Fruits shaped like organs, is it true?

* The author is part of the community of readers of La Vanguardia.

Oliver Thansan
Oliver Thansan
03 March 2024 Sunday 09:42
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Fruits shaped like organs, is it true?

* The author is part of the community of readers of La Vanguardia

Everyday, simple things inspire me, like these pieces of grapefruit fruit that I interpreted for La Vanguardia's Readers' Photos as kidneys.

There is infinite beauty in nature and there is even some theory that, since ancient times, tries to explain why there are those who associate the image of certain fruits with that of the organs and parts of the human body.

An example is ginger, a powerful anti-inflammatory, which some claim has a shape similar to that of the stomach. There are also those who see in a mushroom (it contains vitamin D, important for hearing) cut vertically a shape similar, precisely, to that of our ear.

On the one hand we have the psychological phenomenon of pareidolia, which leads us to mistakenly perceive a recognizable shape by giving it an interpretation in other objects.

But we also find the theory of signatures or theory of the sign. It is a very ancient belief according to which plants, animals or minerals often carry signs that allow us to know their therapeutic or magical virtues. In this doctrine, there is no need for equivalence, homology or identity of function between the organ to be treated and the remedy, but only some indicative visual sign.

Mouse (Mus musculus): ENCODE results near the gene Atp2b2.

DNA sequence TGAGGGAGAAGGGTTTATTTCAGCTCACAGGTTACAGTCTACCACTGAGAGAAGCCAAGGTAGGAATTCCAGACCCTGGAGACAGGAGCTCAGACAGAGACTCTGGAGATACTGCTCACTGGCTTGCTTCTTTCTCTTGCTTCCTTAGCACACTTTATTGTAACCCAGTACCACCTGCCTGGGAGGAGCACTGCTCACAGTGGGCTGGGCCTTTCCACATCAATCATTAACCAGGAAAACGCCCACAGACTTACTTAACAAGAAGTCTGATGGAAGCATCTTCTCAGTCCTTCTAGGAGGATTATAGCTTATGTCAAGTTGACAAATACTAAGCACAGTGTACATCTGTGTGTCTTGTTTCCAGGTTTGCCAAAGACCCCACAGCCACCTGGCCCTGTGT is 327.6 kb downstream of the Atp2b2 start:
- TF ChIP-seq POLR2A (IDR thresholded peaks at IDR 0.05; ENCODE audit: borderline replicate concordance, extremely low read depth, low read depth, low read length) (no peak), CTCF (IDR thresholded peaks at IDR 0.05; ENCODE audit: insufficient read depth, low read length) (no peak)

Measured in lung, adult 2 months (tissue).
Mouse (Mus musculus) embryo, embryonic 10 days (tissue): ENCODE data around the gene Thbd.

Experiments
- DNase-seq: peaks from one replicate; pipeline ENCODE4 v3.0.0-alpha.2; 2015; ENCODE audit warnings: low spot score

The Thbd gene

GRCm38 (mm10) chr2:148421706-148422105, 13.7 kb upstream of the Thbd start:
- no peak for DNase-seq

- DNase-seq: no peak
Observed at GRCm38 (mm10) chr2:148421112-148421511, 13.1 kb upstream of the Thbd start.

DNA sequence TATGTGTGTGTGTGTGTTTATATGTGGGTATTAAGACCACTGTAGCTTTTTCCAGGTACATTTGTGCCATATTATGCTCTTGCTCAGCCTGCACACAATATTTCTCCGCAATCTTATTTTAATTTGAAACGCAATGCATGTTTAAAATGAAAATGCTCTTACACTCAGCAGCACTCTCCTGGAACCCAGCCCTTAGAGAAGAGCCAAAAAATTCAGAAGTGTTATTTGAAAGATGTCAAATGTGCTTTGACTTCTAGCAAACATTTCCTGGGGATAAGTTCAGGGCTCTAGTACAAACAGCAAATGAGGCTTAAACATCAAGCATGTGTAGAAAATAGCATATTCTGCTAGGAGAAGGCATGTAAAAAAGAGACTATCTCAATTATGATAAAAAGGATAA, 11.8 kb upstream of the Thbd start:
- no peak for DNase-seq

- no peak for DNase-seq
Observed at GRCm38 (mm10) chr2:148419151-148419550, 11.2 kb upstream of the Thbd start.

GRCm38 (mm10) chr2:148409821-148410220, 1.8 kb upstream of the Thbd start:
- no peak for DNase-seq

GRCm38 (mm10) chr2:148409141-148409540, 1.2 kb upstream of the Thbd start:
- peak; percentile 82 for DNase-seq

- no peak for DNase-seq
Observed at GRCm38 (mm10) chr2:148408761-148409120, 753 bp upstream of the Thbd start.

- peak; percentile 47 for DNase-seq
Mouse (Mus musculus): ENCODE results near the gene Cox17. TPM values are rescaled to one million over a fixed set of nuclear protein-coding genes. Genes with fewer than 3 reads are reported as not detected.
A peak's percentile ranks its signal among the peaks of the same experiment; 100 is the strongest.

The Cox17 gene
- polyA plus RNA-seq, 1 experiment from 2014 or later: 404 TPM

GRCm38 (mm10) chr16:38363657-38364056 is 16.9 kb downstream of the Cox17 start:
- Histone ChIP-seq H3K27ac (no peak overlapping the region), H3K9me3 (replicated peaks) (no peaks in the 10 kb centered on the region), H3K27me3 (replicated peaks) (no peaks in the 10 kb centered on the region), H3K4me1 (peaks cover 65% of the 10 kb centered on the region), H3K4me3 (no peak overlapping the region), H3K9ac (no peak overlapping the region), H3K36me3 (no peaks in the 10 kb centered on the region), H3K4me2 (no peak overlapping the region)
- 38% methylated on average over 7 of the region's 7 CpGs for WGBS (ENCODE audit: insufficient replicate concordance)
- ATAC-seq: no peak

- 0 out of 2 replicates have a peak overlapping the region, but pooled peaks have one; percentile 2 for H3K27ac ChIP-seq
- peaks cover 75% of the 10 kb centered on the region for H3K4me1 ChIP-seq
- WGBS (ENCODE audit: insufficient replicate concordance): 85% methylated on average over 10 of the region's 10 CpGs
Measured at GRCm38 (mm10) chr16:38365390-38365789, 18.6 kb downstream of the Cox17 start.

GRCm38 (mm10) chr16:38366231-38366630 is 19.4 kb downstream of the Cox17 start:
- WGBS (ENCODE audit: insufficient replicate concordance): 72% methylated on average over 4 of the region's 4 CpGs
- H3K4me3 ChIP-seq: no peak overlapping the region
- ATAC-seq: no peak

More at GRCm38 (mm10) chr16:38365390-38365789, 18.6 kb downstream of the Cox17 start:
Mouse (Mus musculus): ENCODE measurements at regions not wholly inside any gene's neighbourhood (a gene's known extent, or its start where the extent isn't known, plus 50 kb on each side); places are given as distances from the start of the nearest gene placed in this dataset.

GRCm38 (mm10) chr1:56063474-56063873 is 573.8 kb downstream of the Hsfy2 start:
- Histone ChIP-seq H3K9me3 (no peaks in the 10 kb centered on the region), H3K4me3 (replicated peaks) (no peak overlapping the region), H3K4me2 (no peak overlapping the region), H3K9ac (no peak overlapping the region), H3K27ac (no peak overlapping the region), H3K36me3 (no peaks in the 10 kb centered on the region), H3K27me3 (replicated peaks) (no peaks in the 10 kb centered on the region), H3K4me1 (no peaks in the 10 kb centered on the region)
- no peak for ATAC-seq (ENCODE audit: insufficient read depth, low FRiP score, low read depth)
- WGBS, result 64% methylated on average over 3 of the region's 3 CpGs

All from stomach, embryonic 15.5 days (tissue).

During the Renaissance, examples of this theory were applied in botanical pharmacopoeia. Thus, the common clover (Trifolium pratense) looked ideal against cataracts due to the white spot on its leaflets, while dates (fruits of Phoenix dactylifera) were for the heart due to the heart-shaped section of the stone.

More examples: Edelweiss was believed to be good for promoting milk production because of its entirely white color. Or the figure of the seed in the nut was seen as indicative of its usefulness against head conditions.

But, returning to fruits that would resemble human organs in shape, precisely the walnut is associated with the image of the brain (and it turns out that they contain large amounts of Omega 3 that protect brain functions).

There is also a belief that, for example, the avocado fruit (a rich source of folic acid) is shaped like the female reproductive organ.

Another example: Tomatoes are associated with the heart and it turns out that they are a rich source of lycopene that prevents coronary heart disease and neutralizes the harmful effects of bad cholesterol.